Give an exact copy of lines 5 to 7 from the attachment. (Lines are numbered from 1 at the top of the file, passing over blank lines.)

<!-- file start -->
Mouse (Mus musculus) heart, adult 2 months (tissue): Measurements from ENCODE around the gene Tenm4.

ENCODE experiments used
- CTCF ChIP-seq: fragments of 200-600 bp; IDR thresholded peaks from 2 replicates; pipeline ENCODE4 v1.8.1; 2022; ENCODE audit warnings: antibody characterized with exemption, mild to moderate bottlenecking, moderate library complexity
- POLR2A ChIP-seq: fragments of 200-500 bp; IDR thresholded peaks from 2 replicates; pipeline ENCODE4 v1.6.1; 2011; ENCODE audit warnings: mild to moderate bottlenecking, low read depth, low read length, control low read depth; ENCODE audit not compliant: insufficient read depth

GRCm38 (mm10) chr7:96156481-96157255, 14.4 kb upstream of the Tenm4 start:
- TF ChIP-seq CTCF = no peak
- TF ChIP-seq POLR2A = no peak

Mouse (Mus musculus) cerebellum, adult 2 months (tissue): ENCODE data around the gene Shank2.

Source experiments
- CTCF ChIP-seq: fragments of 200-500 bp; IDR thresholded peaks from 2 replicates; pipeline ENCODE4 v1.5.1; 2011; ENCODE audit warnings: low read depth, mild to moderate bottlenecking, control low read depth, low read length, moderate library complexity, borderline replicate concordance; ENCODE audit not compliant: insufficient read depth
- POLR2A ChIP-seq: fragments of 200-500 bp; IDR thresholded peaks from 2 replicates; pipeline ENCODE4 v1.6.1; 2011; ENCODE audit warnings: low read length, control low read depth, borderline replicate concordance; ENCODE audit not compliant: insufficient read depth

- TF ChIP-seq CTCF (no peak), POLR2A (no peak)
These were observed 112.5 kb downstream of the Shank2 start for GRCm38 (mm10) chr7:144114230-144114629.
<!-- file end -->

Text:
GRCm38 (mm10) chr7:96156481-96157255, 14.4 kb upstream of the Tenm4 start:
- TF ChIP-seq CTCF = no peak
- TF ChIP-seq POLR2A = no peak